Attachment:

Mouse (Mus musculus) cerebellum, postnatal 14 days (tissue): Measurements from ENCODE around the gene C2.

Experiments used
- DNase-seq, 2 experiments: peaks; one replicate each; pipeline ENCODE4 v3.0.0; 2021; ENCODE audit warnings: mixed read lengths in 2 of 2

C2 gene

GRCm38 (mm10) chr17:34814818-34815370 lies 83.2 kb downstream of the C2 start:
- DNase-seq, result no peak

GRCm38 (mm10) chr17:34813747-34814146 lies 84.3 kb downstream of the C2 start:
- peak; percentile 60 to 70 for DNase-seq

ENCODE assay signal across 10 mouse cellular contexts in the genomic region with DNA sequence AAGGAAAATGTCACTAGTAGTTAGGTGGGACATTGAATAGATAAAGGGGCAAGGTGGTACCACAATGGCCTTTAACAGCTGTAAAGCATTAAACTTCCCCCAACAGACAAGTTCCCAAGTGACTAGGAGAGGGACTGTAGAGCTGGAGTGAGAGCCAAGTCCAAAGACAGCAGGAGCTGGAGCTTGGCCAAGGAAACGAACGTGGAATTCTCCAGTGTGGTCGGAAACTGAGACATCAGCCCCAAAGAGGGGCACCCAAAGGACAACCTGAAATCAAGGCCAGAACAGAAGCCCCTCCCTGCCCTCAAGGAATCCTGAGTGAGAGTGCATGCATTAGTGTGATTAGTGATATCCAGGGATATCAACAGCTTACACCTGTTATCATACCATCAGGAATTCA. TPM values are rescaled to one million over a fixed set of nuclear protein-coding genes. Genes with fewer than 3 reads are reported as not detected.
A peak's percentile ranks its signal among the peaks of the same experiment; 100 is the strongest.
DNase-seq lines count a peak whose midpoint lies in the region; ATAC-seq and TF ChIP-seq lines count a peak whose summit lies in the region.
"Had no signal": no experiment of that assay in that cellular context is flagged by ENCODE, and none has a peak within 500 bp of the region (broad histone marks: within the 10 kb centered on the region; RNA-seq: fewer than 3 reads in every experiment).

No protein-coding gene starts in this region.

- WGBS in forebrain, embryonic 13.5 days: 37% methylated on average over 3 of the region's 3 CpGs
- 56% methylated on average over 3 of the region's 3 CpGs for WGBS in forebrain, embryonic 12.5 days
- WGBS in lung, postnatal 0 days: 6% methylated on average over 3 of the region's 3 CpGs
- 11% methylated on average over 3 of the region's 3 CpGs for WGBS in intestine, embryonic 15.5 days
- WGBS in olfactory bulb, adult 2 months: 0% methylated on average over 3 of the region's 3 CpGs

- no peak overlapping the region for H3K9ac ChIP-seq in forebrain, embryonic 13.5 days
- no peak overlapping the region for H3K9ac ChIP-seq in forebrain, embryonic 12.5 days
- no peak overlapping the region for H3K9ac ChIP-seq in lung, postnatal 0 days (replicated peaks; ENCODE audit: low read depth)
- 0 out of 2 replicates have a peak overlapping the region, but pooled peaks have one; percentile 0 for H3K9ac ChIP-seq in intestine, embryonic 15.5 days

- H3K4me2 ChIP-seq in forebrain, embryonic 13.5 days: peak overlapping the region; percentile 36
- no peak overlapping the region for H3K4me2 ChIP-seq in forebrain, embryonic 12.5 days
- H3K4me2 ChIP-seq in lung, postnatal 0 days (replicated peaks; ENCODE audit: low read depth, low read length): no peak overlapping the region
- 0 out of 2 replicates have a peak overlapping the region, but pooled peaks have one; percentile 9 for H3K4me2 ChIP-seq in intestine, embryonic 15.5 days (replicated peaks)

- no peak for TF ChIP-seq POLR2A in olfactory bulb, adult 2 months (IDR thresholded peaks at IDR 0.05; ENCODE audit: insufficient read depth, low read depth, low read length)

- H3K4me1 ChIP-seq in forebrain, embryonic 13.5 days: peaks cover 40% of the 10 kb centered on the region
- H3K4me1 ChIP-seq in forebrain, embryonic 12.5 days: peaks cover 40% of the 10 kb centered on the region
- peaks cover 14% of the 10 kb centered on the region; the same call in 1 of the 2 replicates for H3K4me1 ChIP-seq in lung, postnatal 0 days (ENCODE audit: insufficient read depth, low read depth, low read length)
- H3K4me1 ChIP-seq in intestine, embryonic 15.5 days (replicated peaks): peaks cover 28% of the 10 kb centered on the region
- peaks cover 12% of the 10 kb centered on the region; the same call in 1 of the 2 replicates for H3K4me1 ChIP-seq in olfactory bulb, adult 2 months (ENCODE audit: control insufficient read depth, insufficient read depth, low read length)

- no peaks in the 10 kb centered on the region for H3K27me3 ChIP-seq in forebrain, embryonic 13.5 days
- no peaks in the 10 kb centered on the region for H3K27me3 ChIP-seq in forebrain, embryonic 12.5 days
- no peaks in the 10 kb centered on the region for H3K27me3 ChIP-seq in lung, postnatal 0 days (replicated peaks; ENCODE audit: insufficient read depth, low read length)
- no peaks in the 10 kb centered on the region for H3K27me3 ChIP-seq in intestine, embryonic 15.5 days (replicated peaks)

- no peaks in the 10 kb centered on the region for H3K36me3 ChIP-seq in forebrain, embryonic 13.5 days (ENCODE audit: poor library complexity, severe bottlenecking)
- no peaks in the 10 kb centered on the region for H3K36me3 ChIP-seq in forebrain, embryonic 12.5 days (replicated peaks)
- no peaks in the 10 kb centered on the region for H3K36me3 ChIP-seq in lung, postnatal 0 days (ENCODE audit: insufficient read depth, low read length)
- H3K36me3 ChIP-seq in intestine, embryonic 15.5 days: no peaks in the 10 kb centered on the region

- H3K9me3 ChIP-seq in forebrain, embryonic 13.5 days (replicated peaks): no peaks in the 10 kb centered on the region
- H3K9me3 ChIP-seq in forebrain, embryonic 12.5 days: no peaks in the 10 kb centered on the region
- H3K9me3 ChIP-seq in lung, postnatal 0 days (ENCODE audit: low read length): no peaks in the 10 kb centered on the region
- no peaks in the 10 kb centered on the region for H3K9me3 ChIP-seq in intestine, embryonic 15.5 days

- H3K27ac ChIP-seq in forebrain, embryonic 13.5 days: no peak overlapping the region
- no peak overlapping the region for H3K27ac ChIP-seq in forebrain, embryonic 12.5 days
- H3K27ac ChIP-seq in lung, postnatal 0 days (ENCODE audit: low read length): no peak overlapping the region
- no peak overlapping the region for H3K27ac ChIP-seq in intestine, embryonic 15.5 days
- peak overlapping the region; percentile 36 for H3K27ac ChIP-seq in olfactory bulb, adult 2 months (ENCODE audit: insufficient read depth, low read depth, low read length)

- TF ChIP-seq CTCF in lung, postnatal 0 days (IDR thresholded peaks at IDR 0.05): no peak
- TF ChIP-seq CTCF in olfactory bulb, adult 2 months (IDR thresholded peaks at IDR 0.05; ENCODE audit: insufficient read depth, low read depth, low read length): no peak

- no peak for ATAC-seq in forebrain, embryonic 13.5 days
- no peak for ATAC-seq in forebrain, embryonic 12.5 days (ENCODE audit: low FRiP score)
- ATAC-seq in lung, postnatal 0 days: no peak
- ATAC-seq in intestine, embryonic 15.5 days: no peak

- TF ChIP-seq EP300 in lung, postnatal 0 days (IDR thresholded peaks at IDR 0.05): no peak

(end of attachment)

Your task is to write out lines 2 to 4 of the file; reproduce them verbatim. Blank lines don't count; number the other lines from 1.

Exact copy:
Experiments used
- DNase-seq, 2 experiments: peaks; one replicate each; pipeline ENCODE4 v3.0.0; 2021; ENCODE audit warnings: mixed read lengths in 2 of 2

C2 gene